It should be obvious by now that a lot of folks in the semiconductor industry visit this blog and any wild speculative comments about chip production never gets a free pass. I get quite a few myself but I am always grateful for the learning experience. But for some people, it's like banging your head against the wall.
Take for instance making a claim about things beyond ones expertise. There's a big difference between making claims and stating an assumption. The 1st mistake is making claims about a company's future process. Nobody on this planet except an Intel or AMD approved spokesperson will disclose or make a statement about future yields. You get fired for breaking that rule and if someone does, normally you won't get proof anyway. So if you hear an outsider making claims about future yields, save the grain of salt and dismiss the claim outright. The 2nd mistake is presenting it as facts and using it for one's argument. The 3rd mistake is to keep on insisting even when provided with counter evidence.
Take for example when Scientia said:
"Intel's yields, in contrast, on its brand new 45nm process will take a couple of quarters to reach maturity... Intel will improve its 45nm process and this should pay off by Q2. The process will be mature when Nehalem launches in Q4 08. ".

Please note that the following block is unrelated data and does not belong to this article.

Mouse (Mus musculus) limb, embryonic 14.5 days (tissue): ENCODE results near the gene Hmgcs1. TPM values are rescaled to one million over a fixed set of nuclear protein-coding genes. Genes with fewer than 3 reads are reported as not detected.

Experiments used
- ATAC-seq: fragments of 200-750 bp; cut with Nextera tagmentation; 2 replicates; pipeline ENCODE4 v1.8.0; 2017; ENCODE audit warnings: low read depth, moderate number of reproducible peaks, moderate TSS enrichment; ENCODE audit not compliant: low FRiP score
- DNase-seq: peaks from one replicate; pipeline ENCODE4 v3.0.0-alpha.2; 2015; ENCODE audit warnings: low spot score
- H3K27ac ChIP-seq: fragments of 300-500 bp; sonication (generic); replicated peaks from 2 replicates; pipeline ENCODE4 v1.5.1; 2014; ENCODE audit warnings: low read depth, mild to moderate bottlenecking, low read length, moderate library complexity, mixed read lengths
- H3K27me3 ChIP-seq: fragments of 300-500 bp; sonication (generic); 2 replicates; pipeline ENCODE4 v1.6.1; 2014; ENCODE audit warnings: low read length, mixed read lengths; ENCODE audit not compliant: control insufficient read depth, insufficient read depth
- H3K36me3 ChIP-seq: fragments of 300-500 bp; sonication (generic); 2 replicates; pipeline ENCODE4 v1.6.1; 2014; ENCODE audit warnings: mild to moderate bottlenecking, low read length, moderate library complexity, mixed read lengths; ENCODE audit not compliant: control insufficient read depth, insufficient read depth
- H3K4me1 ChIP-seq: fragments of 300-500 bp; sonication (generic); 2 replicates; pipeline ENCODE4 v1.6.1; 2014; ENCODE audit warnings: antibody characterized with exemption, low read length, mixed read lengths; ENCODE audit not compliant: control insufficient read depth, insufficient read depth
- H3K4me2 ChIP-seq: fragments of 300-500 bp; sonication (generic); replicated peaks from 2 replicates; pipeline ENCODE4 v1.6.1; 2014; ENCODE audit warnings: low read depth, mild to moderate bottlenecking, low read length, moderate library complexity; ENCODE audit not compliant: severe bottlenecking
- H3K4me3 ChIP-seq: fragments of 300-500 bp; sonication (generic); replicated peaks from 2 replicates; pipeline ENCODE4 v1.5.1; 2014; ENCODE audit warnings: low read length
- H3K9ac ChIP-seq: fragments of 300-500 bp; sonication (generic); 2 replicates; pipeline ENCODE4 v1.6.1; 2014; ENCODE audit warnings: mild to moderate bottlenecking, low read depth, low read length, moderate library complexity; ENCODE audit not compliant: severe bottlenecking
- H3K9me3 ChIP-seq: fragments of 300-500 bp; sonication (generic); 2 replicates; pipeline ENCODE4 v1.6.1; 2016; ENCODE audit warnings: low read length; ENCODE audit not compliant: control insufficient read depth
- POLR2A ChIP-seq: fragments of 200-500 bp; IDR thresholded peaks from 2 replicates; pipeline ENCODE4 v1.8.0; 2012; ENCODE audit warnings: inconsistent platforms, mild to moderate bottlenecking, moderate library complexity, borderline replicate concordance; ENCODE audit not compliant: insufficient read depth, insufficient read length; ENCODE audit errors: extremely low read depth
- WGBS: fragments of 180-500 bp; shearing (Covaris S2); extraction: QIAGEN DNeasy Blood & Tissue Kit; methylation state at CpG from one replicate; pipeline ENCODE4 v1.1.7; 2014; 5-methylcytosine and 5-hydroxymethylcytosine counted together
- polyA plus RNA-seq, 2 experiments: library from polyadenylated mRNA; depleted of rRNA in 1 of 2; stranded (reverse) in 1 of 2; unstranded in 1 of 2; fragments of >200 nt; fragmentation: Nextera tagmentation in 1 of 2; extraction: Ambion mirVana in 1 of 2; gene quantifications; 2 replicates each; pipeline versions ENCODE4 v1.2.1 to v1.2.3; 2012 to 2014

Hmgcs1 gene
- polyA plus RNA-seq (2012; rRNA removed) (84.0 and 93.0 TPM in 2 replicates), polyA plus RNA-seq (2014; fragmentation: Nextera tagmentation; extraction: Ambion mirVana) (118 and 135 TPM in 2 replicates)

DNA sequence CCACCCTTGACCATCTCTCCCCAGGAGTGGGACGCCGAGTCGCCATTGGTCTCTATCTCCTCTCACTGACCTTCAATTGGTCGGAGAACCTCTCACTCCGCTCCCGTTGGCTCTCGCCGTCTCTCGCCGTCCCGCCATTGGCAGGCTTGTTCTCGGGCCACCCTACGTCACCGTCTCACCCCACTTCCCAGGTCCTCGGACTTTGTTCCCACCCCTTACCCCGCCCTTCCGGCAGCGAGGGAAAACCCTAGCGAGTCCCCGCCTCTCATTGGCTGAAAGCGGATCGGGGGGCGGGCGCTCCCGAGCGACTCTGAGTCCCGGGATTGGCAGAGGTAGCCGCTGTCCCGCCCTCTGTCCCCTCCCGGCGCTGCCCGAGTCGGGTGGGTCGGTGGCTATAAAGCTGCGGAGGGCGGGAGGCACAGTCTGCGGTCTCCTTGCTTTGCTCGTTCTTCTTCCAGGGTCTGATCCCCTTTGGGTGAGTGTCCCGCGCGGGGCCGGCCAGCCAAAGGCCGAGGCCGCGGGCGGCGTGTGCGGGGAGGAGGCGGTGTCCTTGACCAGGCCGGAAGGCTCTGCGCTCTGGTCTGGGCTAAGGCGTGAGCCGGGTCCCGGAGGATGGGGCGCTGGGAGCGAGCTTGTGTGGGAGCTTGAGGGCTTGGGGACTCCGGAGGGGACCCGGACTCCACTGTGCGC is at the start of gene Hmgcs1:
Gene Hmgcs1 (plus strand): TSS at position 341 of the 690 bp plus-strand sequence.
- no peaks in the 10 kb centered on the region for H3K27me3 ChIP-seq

InTheKnow countered with this evidence (from Mike Bohr, Intel senior fellow). But if you thought the discussion should have ended there, you're wrong.
"No. You are reading the graph wrong. What it actually shows is that 90nm had worse initial defect density than 130nm but about the same improvement rate. The chart further shows that there was no improvement in initial defect density with 65nm but the rate of improvement got worse. It further shows that 45nm is close to 65nm and worse than 90nm. Again, this matches with what I said."
I'm not sure if Scientia is deliberately misreading this graph but this is the worst graph interpretation I've come across. The way I see it, and if I were to stick to the main point, 45nm matures before 2008 as each node reaches maturity quicker. This is right smack into the 45nm early ramp.
Here's InTheKnow's more detailed and accurate interpretation.
1) Intel required ~24 months to reach the same level on 130 nm that they eventually reached on 90 nm.
2) Intel reached the flat portion of the plot in ~22 months at 90 nm. This despite several flat spots on the graph that showed significant yield hurdles had been encountered. I would expect this since the 90nm transition also overlapped with the 12 inch transition somewhat.
3) On 65 nm Intel matched 90nm yields in ~19 months. Yields continued to improve from beyond the 90 nm levels.
4) 90nm launched around the end of December '04. Intel had reached the flat part of the graph ~2 months prior to this.
5) 65nm launched in Jan '06. Intel matched the 90nm yield levels ~3-4 months prior to this.
6) 45nm is now at about the 18 month point on the plot. If they are matching 65nm yields then they should be very close to the 90nm yield level now. The launch is believed to to be 2 months away and they should be well into the mature portion of the yield graph by then.